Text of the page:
Book Review: Warrior Daughter by Janet Paisley

Inspired by first century AD warrior women, Janet Paisley’s Warrior Daughter is a gripping adventure about one young woman’s struggle to survive in the harsh Celtic wilderness.

2,000 years ago on the Isle of Skye, a warrior is born.

Daughter of an Iron Age warrior queen, Skaaha is wild, headstrong and revered. But she is also a child, and when a chariot race leaves the queen dead and her menacing rival Mara in her place, Skaaha’s charmed life lies in ruins.

Vulnerable, her future imperilled, Skaaha seeks to forge a life beyond the new queen’s reach. But with rumour, fear and danger sweeping the island, she cannot remain unmoved. Broken by brutal misfortune, alone in a world of mistrust, Skaaha must unearth the courage to confront her enemies in defence of her people.

Illuminated by the great Celtic fire festivals, Warrior Daughter is inspired by the historical Scathach, a fierce warrior woman of the first century AD and forerunner to the equally ferocious Boudicca.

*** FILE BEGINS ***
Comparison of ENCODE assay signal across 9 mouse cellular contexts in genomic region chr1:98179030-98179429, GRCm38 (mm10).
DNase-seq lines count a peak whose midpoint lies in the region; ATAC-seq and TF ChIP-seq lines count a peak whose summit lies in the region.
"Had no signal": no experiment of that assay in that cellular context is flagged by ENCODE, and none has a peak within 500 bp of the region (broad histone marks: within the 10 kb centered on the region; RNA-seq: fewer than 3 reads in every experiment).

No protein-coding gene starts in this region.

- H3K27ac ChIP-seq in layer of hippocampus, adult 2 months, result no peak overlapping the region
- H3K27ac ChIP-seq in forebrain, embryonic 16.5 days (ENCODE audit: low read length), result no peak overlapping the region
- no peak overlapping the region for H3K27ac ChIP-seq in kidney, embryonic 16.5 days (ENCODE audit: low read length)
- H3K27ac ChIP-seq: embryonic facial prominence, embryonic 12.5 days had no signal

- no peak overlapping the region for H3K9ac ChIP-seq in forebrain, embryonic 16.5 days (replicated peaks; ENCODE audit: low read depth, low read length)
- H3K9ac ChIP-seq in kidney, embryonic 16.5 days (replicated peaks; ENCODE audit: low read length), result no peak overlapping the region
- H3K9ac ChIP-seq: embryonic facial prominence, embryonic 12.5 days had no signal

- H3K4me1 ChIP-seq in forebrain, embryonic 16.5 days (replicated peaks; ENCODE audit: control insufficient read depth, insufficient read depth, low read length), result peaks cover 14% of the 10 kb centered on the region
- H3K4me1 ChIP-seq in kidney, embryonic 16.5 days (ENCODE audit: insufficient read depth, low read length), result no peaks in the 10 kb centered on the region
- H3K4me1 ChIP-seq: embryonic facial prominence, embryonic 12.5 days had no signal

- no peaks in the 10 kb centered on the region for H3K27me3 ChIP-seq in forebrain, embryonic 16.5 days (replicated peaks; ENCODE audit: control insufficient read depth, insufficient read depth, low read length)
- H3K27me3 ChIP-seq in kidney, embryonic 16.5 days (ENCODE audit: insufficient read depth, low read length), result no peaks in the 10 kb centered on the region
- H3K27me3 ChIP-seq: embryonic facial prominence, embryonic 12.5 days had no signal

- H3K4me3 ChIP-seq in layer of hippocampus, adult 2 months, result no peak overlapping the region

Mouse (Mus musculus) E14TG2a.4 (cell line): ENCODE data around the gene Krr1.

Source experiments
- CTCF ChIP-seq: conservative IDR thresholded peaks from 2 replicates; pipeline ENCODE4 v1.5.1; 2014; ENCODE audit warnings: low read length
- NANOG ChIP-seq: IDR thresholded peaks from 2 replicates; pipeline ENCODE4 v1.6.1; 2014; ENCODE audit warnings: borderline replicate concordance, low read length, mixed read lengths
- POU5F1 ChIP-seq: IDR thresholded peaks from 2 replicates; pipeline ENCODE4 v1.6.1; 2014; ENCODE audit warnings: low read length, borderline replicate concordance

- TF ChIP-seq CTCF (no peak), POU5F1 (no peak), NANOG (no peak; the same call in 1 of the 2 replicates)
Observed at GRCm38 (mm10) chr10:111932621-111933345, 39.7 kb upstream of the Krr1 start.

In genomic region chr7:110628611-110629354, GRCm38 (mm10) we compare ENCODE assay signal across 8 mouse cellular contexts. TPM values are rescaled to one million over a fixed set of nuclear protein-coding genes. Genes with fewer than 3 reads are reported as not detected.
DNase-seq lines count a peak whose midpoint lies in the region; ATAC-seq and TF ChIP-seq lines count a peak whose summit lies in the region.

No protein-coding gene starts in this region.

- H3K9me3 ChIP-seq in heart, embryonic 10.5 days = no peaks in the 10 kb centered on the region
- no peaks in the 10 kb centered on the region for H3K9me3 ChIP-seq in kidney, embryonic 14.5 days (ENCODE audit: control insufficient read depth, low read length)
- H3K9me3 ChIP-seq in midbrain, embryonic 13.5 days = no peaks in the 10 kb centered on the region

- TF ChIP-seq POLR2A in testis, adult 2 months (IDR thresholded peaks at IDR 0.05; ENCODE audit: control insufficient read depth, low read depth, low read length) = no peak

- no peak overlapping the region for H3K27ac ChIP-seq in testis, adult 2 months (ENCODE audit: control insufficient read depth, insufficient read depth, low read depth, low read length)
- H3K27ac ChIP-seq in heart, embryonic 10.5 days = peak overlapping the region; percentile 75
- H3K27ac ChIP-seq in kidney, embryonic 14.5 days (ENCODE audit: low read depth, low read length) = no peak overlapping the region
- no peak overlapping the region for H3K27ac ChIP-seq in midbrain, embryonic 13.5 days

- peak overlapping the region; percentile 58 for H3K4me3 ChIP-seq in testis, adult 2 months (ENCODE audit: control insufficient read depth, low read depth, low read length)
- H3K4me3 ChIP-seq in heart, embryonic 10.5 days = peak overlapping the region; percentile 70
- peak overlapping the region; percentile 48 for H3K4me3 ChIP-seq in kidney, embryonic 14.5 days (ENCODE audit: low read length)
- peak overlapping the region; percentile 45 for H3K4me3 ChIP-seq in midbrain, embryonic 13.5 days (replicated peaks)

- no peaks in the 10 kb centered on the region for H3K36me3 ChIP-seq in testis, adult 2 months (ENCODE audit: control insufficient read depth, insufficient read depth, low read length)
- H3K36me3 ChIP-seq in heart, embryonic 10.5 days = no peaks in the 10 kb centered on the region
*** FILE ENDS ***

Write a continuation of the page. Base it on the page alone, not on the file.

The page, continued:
I read a lot of historical fiction, but this is the first novel I have read which could be referred to as prehistorical fiction. Set in the first century on what later became the Isle of Skye, Warrior Daughter tells the story of Skaaha as she struggles to forge her own way forward in a wild and often brutal world where enemies are not always easily seen.

I was struck almost immediately by the sheer amount of research the author must have done in crafting this novel. Paisley weaves historical detail into the narrative seamlessly, demonstrating an impressive understanding of a world so far removed from our own, from its druid beliefs to its calendar structured by ancient festivals and the lunar cycle. When combined with her superb, evocative prose, the impact was magical, effortlessly transporting the reader to the middle of the action, from spear fights to the great fires of Beltane. Her success in managing the subject matter so well must not be understated: it is one thing to bring alive documented history, but to bring alive a period and a people which predate recorded history so vividly, is quite frankly magnificent.